The Pony Express

Wanted: Young, skinny, wiry fellows not over eighteen. Must be expert riders, willing to risk death daily. Orphans preferred.” And so ran the ad that heralded the opening of one of the most romantic episodes in American history, the Pony Express. William Russell, Alexander Majors, and William Waddell started the service as an offshoot of their Central Overland California and Pikes Peak Express Company to compete with the Butterfield Stage Line and Pacific Mail Steamships by providing fast mail service between Missouri and California. Service started on April 3, 1860 when a horseman rode east from Sacramento and another west from St, Joseph. Initially the price of a letter was $5.00 per half ounce but that quickly fell to $1.00, still a huge sum in those days.

Frederic Remington, Coming and Going of the Pony Express

Pony Express riders

From Missouri the route followed the wagon trail along the Platte River to Fort Kearney, past Scott’s Bluff to Fort Laramie, along the Sweetwater River, through South Pass to Fort Bridger then on to Salt Lake City. Here the riders followed a new route called the Central Overland Trail that still crossed the Utah-Nevada desert, but used the Johnson Cutoff, a more direct path though the Sierra near Lake Tahoe. From Sacramento the mail pouch went by steamboat to San Francisco. Roughly 165 stations were spaced at intervals of about ten miles along the way. Here the riders, most under 18 years old, would change horses. Each man would ride for 75 to 100 miles a day. Around 400 horses were used, mostly morgans, thoroughbreds, mustangs and pintos and a large support staff was needed to man the relay stations.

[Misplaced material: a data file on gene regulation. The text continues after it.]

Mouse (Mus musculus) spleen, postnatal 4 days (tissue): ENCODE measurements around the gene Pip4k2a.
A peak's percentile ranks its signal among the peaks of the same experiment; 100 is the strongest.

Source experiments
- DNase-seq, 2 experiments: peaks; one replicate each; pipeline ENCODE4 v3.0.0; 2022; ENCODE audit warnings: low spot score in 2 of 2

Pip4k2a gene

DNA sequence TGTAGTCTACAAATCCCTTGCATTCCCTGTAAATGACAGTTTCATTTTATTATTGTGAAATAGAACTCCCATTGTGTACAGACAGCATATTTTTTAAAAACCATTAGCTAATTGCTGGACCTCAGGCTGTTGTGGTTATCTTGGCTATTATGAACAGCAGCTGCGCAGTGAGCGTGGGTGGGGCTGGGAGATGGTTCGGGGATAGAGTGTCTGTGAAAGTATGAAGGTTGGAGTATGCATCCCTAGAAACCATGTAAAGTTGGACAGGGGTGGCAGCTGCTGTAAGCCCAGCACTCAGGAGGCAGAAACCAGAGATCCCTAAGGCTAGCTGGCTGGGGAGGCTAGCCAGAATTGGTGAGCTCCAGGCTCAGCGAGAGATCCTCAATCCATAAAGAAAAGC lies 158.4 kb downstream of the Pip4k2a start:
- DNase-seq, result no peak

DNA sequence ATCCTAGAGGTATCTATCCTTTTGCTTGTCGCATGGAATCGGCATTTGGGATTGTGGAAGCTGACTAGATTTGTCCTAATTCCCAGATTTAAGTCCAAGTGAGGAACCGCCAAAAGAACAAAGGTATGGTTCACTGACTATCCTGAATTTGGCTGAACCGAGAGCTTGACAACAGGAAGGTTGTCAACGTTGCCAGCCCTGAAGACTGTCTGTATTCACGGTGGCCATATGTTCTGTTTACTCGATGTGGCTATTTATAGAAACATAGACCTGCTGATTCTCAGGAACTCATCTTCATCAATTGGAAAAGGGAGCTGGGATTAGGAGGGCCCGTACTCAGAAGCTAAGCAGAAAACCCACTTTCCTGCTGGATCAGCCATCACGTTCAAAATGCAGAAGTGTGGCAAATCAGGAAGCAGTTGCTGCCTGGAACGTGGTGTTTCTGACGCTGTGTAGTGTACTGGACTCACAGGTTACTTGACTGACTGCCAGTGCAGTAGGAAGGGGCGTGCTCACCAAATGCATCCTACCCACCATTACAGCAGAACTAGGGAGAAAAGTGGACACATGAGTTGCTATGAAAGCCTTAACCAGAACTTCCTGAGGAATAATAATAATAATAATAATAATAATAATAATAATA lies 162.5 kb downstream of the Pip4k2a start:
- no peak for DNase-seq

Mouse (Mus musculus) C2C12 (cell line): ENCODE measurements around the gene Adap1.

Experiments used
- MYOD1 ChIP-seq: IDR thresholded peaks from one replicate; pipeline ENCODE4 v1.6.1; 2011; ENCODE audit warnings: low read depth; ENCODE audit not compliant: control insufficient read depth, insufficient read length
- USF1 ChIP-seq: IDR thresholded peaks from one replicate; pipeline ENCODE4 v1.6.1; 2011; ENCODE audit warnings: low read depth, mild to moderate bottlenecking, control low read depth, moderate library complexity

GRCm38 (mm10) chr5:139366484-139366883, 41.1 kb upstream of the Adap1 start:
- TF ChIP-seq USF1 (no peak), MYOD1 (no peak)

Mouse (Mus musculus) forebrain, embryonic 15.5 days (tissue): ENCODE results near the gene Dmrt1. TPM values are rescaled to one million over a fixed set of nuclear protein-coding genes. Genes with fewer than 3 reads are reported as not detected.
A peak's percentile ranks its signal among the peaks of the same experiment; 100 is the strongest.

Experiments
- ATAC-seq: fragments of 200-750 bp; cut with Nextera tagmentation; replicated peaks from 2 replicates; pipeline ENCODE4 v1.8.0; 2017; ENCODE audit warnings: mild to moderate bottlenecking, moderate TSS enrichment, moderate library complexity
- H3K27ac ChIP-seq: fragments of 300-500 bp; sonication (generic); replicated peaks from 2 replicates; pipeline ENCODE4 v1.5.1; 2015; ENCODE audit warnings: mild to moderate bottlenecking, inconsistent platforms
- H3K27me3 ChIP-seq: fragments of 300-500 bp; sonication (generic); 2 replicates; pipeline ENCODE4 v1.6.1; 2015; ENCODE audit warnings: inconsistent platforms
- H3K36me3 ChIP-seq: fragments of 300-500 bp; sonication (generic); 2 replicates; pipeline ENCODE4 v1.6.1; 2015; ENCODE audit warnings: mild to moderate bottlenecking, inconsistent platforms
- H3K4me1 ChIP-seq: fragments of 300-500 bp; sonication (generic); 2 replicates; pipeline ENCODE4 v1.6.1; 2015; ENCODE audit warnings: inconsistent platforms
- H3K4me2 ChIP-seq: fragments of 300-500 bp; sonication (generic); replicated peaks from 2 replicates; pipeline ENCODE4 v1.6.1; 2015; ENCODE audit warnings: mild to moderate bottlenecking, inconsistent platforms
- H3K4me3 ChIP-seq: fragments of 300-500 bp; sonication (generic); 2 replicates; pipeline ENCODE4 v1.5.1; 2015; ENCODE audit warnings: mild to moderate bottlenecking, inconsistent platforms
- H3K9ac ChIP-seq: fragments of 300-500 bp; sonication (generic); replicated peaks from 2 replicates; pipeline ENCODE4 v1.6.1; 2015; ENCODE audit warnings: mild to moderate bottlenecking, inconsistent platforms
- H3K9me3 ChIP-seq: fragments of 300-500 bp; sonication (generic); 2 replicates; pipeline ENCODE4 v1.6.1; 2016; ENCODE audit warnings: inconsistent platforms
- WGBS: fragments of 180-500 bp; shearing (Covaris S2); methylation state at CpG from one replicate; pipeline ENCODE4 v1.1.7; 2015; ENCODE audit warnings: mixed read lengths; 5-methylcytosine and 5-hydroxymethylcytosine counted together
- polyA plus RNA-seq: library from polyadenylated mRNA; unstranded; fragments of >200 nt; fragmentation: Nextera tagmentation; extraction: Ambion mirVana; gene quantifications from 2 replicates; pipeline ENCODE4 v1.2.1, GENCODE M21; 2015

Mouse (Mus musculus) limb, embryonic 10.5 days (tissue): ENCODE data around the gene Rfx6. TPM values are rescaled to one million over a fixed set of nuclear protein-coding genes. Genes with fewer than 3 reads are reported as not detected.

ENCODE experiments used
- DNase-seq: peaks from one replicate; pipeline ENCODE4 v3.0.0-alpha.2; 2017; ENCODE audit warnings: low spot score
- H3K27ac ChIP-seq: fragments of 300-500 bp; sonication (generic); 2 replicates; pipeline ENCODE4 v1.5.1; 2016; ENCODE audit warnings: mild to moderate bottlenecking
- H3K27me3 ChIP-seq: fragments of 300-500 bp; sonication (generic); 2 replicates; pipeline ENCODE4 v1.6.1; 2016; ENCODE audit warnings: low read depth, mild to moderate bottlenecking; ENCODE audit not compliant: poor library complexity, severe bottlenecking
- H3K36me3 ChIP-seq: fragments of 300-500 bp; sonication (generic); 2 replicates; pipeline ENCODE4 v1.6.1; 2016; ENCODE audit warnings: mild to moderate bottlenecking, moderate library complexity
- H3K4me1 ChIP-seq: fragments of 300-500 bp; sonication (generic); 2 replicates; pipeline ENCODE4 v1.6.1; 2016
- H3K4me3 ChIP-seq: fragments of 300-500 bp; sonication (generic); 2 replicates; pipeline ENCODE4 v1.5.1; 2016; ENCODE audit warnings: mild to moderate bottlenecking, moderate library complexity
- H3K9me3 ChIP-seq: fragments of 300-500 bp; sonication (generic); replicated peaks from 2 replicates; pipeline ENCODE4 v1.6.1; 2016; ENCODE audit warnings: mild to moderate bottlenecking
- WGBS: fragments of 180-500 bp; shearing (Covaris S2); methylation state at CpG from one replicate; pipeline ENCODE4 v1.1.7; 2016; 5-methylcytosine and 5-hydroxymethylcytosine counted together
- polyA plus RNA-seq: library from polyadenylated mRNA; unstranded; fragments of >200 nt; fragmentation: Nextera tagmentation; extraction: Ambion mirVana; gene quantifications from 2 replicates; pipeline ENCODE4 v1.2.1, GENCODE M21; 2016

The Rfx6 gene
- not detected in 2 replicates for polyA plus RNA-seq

Buffalo Bill Cody ca. 1875

The most famous of the Pony Express riders was William Cody, or Buffalo Bill as we know him now. Cody was only 15 when he signed up but quickly made a name for himself by riding nonstop for 322 miles across one of the most dangerous parts of the trail after his relief had been killed. It took him 21 horses and nearly 22 hours. The men rode night and day. In spite of Indian trouble, bad weather and accidents only one mail pouch was lost. The onset of the Civil War in March 1861 limited mail delivery to between Salt Lake City and Sacramento and on October 26, 1861, after the opening of the transcontinental telegraph, the Pony Express officially closed. It had been a tremendous money loser and when the war ended the assets of the line, as well as those of the Butterfield Stage, were bought by Wells Fargo.

Buffalo Bill age 19

 

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